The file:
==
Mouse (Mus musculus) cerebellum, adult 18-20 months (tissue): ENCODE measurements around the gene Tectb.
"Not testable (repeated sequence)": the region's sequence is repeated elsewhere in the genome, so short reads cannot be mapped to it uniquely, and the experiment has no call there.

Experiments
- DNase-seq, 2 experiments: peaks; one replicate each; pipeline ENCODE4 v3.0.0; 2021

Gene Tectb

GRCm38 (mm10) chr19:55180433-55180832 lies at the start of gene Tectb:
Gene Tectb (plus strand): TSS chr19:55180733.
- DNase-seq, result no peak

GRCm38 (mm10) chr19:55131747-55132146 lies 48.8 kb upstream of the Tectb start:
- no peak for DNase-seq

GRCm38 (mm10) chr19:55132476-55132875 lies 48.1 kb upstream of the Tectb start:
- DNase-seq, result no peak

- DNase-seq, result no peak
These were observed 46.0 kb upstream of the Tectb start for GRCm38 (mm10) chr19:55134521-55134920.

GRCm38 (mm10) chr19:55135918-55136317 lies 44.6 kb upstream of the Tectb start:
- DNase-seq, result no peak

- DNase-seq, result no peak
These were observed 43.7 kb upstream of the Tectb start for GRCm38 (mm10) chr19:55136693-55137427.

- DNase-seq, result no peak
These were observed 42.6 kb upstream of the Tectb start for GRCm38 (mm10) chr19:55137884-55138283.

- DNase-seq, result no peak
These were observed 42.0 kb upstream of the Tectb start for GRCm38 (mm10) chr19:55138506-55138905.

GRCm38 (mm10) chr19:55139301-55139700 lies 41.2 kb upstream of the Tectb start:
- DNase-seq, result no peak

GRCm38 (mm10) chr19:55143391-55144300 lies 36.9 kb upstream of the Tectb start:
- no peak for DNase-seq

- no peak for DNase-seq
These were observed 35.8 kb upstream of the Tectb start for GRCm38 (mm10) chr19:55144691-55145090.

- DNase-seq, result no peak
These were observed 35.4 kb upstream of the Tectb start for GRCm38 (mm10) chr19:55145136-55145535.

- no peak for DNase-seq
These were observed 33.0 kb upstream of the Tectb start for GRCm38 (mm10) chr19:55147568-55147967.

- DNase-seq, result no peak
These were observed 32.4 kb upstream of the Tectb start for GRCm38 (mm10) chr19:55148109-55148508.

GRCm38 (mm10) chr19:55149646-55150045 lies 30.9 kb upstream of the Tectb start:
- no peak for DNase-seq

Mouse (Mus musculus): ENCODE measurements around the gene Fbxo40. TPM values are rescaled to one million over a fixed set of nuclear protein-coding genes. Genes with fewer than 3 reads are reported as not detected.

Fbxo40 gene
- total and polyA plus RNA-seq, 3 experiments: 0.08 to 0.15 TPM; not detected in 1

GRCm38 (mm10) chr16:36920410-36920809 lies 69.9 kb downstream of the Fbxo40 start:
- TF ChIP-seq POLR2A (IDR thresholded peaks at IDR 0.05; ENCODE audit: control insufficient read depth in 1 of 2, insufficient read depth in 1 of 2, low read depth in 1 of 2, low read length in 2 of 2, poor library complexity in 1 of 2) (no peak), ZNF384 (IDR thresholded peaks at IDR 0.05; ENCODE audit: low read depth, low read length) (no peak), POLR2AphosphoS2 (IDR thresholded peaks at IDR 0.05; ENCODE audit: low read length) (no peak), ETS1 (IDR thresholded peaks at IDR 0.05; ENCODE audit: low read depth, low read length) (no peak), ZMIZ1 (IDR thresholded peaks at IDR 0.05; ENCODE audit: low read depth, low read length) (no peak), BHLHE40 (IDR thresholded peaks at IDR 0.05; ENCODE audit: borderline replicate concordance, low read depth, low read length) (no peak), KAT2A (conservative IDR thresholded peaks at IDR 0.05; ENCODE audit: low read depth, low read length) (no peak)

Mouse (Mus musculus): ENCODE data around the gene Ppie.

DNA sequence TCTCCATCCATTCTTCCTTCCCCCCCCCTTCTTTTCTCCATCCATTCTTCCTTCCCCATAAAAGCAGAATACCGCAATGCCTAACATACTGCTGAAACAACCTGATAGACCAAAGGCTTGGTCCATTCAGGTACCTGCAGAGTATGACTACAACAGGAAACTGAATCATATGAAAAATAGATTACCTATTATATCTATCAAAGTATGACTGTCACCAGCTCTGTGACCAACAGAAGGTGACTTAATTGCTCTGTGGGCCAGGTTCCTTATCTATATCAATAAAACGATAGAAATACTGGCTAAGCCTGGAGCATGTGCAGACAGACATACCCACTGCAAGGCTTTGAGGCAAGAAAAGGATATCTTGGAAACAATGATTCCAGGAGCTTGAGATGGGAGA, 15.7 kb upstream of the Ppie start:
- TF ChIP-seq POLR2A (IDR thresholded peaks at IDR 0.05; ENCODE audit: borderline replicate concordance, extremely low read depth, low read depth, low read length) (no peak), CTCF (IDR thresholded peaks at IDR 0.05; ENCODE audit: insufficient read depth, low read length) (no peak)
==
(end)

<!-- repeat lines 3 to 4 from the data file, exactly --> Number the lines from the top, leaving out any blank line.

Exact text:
Experiments
- DNase-seq, 2 experiments: peaks; one replicate each; pipeline ENCODE4 v3.0.0; 2021